In conjunction with Right to Know Day recently, the Centre for Independent Journalism (CIJ) calls upon Prime Minister Najib Abdul Razak to make serious efforts toward enacting a Freedom of Information (FOI) law in keeping with his government's aim to eliminate corruption.
CIJ also urges the same of the 67 members of Parliament who have openly expressed strong support for an FOI law in a recent survey by news site The Nut Graph.
CIJ recognises that the federal government has taken some steps in addressing the overwhelming need for transparency in governance – the Whistleblower Protection Act and the Personal Data Protection Act, two laws that need to be in place with an FOI law, were passed by the Dewan Rakyat in April and are awaiting gazetting.
However, having these two laws is not enough if the federal government is seriously concerned about our Corruption Perceptions Index (CPI) score, down from 5.1 in 2008 to 4.5 in 2009. Perception of corruption is strongly related to transparency.
It is in the interest of the federal government to improve Malaysia's CPI ranking by establishing a legal framework that will boost investor confidence in the country's governance.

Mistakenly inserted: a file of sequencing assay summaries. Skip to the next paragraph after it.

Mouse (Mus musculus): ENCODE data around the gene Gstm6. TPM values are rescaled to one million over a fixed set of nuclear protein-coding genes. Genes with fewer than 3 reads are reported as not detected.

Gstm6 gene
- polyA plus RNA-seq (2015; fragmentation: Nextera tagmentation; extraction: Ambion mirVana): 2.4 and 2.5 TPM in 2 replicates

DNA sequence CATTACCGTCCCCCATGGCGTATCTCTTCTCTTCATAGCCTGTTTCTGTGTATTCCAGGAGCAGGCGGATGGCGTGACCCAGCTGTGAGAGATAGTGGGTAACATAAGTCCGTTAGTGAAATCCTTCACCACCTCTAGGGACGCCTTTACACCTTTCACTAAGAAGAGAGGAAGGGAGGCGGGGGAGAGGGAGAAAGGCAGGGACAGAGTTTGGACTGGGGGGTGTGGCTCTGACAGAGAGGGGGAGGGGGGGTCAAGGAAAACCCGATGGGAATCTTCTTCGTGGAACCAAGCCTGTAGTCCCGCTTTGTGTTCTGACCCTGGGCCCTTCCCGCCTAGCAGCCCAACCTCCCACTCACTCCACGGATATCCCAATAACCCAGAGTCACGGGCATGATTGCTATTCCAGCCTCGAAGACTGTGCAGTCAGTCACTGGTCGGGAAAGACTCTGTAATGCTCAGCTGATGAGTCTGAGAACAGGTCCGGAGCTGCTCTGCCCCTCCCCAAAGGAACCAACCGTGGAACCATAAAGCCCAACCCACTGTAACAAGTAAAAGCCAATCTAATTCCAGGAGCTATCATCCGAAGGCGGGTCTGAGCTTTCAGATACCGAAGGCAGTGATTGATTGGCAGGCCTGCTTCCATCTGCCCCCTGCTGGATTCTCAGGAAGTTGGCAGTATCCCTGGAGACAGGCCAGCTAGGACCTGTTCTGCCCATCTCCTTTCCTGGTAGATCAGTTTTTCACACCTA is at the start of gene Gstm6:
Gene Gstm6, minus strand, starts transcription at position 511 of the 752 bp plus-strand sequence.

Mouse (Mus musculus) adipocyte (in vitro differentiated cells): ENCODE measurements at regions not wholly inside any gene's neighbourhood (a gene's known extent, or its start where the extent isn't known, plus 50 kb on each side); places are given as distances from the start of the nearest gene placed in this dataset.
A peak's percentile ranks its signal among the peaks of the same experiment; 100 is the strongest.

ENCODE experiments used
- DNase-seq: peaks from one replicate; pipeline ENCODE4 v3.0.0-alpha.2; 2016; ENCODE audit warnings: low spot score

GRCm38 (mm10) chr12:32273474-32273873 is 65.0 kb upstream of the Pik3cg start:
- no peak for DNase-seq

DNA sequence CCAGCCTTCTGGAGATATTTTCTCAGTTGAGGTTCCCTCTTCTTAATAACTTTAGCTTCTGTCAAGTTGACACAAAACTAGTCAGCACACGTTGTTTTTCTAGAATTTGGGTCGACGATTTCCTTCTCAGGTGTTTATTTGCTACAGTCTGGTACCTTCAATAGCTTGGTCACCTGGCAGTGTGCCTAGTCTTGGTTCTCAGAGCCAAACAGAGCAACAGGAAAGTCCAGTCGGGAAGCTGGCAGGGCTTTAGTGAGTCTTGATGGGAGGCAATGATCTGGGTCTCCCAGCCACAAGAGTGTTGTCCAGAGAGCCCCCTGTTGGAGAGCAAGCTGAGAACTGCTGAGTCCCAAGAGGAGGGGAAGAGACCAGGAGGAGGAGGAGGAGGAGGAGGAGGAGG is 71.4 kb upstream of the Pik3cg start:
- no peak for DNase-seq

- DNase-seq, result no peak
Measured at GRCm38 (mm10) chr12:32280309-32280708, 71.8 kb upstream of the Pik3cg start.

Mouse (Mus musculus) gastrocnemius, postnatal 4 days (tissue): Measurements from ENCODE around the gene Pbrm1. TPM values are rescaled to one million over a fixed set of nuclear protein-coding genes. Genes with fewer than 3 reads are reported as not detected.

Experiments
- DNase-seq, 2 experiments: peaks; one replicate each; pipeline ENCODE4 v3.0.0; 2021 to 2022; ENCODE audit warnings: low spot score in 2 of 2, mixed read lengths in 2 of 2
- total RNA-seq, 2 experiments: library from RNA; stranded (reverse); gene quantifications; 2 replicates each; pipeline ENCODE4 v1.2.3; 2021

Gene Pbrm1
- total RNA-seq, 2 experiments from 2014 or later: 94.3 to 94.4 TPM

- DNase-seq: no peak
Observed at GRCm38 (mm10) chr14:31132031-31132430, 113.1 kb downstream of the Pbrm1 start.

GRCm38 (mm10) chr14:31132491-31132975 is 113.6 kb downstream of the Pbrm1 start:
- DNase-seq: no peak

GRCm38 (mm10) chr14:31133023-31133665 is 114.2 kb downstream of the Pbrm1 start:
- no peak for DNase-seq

Nearly 90 countries around the world have adopted FOI laws, most in the past 15 years. Other top economies in Southeast Asia are capitalising on the economic benefits from having an FOI law, leaving Malaysia far behind.
Thailand was the first to do so in 1997, followed by Indonesia in 2008. The Philippines are planning to re-table a stronger law in 2011 after the first attempt was rejected in June.
In Malaysia, only the Selangor state has committed to making the law, which is now awaiting public feedback before the third reading in the state assembly early next year.
More than an economic benefit, however, an FOI law embodies the right to know, a fundamental human right that is also central to democracy.
Enacting an FOI law should be on the immediate agenda of the Najib administration as proof that the slogan ‘People first, performance now’ is not mere rhetoric.
The writer is publicity officer, Centre for Independent Journalism.